All this takes place in the midst of huge doubts raised about the integrity of the process that determines the posting of police officers in the city. Hats off to Julio Ribeiro, former Police Commissioner, who has cited irregularities and made specific allegations. This confirms that there is not only politics in policing but also large-scale corruption in administering police forces. This is an evil many other cities in the country also suffer from. The rat race is for a posting in a city because of the huge scope for lining ones pockets. The ultimate casualty is professional policing because postings are ordered not on grounds of suitability but on the price paid by the seeker of a lucrative position.
Moving south, there is now an outstanding Police Commissioner in Chennai, who has brought in many innovations. He deserves to succeed. Under his leadership, the city police recently denied permission for the holding of a Tamil Elam Supporters Organisation (TESO) conference at the Royapettah YMCA grounds. I thought that this was a sensible move because the emotions involved were explosive, although the police refusal cited other reasons, including the proximity of the venue to a government hospital. The Madras High Court, however, ruled that such an order was irregular and permitted the organisers to go ahead with the meet at the same place. Of course, in the process, it imposed a few conditions on the organisers, including the responsibility to maintain order.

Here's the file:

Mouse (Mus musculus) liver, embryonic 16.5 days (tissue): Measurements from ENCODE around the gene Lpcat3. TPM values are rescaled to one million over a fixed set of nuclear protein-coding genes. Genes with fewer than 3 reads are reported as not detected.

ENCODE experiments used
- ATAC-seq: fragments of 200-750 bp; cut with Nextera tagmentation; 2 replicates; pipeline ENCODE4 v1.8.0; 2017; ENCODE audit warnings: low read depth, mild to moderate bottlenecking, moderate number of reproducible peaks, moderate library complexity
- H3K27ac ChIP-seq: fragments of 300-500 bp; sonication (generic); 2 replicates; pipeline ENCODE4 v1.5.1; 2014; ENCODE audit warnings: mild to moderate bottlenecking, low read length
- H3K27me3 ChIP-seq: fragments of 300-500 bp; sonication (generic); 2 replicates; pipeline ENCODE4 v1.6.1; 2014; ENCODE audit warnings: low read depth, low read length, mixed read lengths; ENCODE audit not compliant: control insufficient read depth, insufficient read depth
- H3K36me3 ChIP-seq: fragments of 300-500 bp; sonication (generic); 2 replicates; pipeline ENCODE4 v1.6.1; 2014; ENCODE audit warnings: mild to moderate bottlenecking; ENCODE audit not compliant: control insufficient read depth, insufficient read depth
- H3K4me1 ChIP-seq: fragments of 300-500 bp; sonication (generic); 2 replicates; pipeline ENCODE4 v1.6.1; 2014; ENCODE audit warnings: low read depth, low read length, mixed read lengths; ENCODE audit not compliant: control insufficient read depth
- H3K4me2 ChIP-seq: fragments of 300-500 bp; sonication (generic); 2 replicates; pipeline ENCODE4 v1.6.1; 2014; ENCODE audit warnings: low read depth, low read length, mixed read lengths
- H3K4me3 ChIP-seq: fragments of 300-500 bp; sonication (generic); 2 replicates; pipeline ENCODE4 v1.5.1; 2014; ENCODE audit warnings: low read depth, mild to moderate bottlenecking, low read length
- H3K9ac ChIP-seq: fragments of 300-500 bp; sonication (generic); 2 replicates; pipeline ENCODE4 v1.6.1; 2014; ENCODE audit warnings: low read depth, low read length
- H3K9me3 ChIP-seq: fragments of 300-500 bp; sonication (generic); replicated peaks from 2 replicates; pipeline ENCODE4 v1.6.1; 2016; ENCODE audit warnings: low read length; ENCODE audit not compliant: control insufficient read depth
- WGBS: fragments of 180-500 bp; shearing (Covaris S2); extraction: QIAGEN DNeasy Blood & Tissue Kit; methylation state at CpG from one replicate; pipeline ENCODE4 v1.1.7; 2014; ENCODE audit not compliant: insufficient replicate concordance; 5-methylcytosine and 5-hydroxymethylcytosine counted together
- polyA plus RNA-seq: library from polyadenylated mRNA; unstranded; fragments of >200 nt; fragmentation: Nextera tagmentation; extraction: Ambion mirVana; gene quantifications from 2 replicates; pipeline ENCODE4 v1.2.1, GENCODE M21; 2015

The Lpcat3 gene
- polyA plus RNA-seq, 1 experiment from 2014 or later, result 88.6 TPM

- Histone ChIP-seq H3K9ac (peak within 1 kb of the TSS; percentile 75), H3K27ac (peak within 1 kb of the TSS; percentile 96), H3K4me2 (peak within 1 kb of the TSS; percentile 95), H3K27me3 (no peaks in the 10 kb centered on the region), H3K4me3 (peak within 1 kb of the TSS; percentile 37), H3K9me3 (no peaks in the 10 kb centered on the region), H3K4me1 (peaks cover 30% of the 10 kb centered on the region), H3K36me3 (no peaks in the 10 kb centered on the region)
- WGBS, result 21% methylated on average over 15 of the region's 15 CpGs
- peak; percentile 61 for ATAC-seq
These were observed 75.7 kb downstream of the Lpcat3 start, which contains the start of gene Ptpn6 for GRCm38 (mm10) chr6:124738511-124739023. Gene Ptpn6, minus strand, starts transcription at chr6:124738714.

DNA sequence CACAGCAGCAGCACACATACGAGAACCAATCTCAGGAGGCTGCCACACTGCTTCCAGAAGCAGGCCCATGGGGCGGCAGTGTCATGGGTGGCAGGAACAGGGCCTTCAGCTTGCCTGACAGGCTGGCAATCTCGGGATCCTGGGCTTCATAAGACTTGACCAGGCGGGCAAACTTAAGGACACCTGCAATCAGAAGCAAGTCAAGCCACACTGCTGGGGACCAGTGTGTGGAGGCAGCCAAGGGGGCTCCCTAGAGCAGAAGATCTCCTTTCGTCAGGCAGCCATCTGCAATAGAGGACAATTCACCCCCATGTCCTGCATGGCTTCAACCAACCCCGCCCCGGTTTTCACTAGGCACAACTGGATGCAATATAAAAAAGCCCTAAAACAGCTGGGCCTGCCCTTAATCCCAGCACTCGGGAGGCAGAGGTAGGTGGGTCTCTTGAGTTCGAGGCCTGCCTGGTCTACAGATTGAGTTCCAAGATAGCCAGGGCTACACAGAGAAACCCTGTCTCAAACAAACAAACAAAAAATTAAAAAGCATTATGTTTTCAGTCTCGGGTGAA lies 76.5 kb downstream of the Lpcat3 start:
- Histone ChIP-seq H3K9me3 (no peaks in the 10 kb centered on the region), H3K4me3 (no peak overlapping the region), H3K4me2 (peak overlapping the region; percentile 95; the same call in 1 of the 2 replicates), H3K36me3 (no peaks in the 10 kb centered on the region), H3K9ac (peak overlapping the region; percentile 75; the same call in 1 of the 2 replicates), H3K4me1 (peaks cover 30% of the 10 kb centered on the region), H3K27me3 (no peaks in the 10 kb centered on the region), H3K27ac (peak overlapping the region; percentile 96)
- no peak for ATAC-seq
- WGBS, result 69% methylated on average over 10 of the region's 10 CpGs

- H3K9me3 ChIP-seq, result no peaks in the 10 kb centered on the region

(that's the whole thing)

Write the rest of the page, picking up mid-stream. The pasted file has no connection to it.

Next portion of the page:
I thought the stands taken by the police and the judiciary were equally justifiable: the former opted for a precautionary move in the interests of calm near a hospital where hundreds of sick were being treated, and the court took a stand that upheld the constitutional right to freedom of speech of an organisation that had not been banned by the government. Fortunately, the two decisions were accepted with great grace by the rival groups.
Hypothetically speaking, what if the High Court had endorsed the police order and the organisers chose to defy the ban? There would have been bedlam and violence. This is the dilemma that police all over the world face. Unless political parties display moderation and grace, the police, sandwiched between them, could flounder. It is not my case that such dilemmas are the problems of the Indian police alone. The difference between us and many Western democracies is that politics and policing are zones apart in most of the West. It is a matter of distress that there is hardly any sign that those ruling the roost in India are willing to give up the reins of control over a much-abused police. As long as this remains so, the citizen cannot expect honest and objective policing. This is the tragedy of Indian democracy.